Maybe helpful for people wanting to interface to ODB CANBUS

dmaxben

Member
The opposite side of the "it can't go wrong" coin are those who have demonstrated being able to take over system control via CANBUS in ways that could be catastrophic if done in a moving vehicle.

While this was done in terms of how someone could maliciously affect a system to which not having access would be a primary safeguard, once you facilitate access you open the door to malicious action both deliberately caused and unintentionally. Many things said to not be possible proved indeed to be possible.

The issue of 'fuzzing' is particularly relevant to damage a PICAXE or similar system could inflict; simply throwing inorrect packets on the bus causes some ptentially dangerous events to occur.


Full paper at http://www.autosec.org/pubs/cars-oakland2010.pdf, snippets below -

Reflashing ECUs While Driving. The standard also states that ECUs should reject reflashing events if they deem them unsafe. In fact, it states: “The engine control module should reject a request to initiate a programming event if the engine were running.” However, we experimentally verified that we could place the Engine Control Module (ECM) and Transmission Control Module (TCM) into reflashing mode when our car was at speed on jack stands. When the ECM enters this mode, the engine stops running. We also verified that we could place the ECM into reflashing mode while driving on the closed course.

Fuzzing. Much to our surprise, significant attacks do not require a complete understanding or reverse-engineering of even a single component of the car. In fact, because the range of valid CAN packets is rather small, significant damage can be done by simple fuzzing of packets (i.e., iterative testing of random or partially random packets). Indeed, for attackers seeking indiscriminate disruption, fuzzing is an effective attack by itself.

Brakes. Our fuzzing of the Electronic Brake Control Module allowed us to discover how to lock individual brakes and sets of brakes, notably without needing to unlock the EBCM with its DeviceControl key. In one case, we sent a random packet which not only engaged the front left brake, but locked it resistant to manual override even through a power cycle and battery removal. To remedy this, we had to resort to continued fuzzing to find a packet that would reverse this effect. Surprisingly, also without needing to unlock the EBCM, we were also able to release the brakes and prevent them from being enabled, even with car’s wheels spinning at 40 MPH while on jack stands.

Lights Out. Our analysis uncovered packets that can disable certain interior and exterior lights on the car. We combined these packets to disable all of the car’s lights when the car is traveling at speeds of 40 MPH or more, which is particularly dangerous when driving in the dark. This includes the headlights, the brake lights, the auxiliary lights, the interior dome light, and the illumination of the instrument panel cluster and other display lights inside the car.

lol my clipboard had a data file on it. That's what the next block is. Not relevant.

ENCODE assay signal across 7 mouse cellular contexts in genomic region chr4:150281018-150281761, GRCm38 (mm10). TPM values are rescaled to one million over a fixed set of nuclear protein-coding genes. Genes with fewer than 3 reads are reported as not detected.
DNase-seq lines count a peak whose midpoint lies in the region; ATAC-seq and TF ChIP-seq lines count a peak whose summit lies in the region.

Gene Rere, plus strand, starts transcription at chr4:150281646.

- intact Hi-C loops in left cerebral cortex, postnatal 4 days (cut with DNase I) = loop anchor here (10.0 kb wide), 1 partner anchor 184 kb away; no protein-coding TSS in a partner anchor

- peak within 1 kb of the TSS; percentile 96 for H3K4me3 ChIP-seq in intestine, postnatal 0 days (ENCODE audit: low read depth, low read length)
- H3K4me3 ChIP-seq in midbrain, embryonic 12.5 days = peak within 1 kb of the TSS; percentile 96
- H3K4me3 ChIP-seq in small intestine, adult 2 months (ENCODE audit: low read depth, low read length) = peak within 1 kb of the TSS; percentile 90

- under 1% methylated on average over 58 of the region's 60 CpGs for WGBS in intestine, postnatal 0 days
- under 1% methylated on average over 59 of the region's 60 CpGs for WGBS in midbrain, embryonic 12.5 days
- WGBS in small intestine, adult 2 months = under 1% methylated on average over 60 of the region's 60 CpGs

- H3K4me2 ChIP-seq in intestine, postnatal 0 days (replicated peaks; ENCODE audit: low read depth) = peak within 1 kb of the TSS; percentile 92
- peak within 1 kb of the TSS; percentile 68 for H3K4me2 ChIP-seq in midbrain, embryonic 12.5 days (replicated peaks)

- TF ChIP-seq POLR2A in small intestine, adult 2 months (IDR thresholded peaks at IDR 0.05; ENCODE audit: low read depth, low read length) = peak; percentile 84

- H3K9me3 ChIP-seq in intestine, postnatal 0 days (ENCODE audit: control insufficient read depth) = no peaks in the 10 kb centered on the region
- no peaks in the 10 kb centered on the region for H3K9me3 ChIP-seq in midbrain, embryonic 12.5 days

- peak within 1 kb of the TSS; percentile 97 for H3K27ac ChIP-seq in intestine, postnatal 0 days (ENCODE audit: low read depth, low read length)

Critical components, like the EBCM brake controller, are connected to the separate highspeed bus, with the Body Control Module (BCM) regulating access between the two buses. One might therefore assume that the devices attached to the low-speed bus, including aftermarket devices, will not be able to adversely impact critical components on the high-speed bus. Our experiments and analyses found this assumption to be false.
Honestly, that was written from a bit of a "doomsday"/paranoia/tin-foil-hat perspective. Those guys are completely exaggerating /blowing it out of proportion when they say "any idiot can randomly throw numbers at the bus and make the car spontaniously combust". They obviously have a LOT of background in GMLAN, and have done a TON of reverse engineering. Either that or their brother is a GM software engineer. Because GM guards all of the specs/white-papers/databus info on both GMLAN and Class 2 databusses with the utmost secrecy. I have an ELM322 and I once spent a whole weekend throwing random commands at my truck and I couldnt get it to do anything more than lock the doors, put the windows up and down, and chime. All of the "wrong" commands I sent were simply ignored and worst case scenario, the door locks would stop working and I would have to cycle the ignition.

"jam the door locks by repeatedly sending a lock command". Give me a break. Even a 6-year old has enough strength to force the door lock open and overpower the door lock motor.

Basically, that whole article needs to be taken with a HUGE HUGE grain of salt.
 

hippy

Technical Support
Staff member
Basically, that whole article needs to be taken with a HUGE HUGE grain of salt.
I guess it really comes down to whether they were lying or did actually achieve the effects they claim. And if one believes they achieved it then whether one believes the same could be achieved using a PICAXE or other micro.
 

dmaxben

Member
I can only point to the link in an earlier post and what the researchers demonstrated there ...



It's not so much that a vehicle bus system isn't sound or resilient in itself, it's more what can happen when a controller, PICAXE or other, is introduced into that system.